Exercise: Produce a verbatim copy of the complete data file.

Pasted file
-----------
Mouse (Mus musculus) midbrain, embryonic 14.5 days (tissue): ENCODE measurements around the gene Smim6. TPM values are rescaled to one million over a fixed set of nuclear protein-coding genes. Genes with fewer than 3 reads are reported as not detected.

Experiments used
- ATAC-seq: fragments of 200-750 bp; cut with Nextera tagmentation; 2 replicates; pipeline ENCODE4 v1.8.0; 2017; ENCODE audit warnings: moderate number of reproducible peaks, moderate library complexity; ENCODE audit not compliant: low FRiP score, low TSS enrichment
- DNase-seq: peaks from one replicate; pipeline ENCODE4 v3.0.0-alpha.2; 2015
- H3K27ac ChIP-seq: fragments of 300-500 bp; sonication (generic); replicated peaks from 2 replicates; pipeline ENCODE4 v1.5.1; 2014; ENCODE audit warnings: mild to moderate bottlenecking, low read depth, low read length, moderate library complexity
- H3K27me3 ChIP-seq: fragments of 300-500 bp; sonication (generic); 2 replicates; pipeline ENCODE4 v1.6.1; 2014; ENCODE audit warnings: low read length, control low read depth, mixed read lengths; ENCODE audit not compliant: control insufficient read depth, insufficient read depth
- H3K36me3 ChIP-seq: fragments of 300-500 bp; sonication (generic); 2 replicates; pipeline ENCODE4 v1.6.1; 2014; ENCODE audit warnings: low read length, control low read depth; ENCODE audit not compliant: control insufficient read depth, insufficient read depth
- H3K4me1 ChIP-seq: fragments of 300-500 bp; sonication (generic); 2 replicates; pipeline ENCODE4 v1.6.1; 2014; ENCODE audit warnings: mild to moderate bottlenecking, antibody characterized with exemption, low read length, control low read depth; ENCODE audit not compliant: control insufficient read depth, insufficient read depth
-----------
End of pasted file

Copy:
Mouse (Mus musculus) midbrain, embryonic 14.5 days (tissue): ENCODE measurements around the gene Smim6. TPM values are rescaled to one million over a fixed set of nuclear protein-coding genes. Genes with fewer than 3 reads are reported as not detected.

Experiments used
- ATAC-seq: fragments of 200-750 bp; cut with Nextera tagmentation; 2 replicates; pipeline ENCODE4 v1.8.0; 2017; ENCODE audit warnings: moderate number of reproducible peaks, moderate library complexity; ENCODE audit not compliant: low FRiP score, low TSS enrichment
- DNase-seq: peaks from one replicate; pipeline ENCODE4 v3.0.0-alpha.2; 2015
- H3K27ac ChIP-seq: fragments of 300-500 bp; sonication (generic); replicated peaks from 2 replicates; pipeline ENCODE4 v1.5.1; 2014; ENCODE audit warnings: mild to moderate bottlenecking, low read depth, low read length, moderate library complexity
- H3K27me3 ChIP-seq: fragments of 300-500 bp; sonication (generic); 2 replicates; pipeline ENCODE4 v1.6.1; 2014; ENCODE audit warnings: low read length, control low read depth, mixed read lengths; ENCODE audit not compliant: control insufficient read depth, insufficient read depth
- H3K36me3 ChIP-seq: fragments of 300-500 bp; sonication (generic); 2 replicates; pipeline ENCODE4 v1.6.1; 2014; ENCODE audit warnings: low read length, control low read depth; ENCODE audit not compliant: control insufficient read depth, insufficient read depth
- H3K4me1 ChIP-seq: fragments of 300-500 bp; sonication (generic); 2 replicates; pipeline ENCODE4 v1.6.1; 2014; ENCODE audit warnings: mild to moderate bottlenecking, antibody characterized with exemption, low read length, control low read depth; ENCODE audit not compliant: control insufficient read depth, insufficient read depth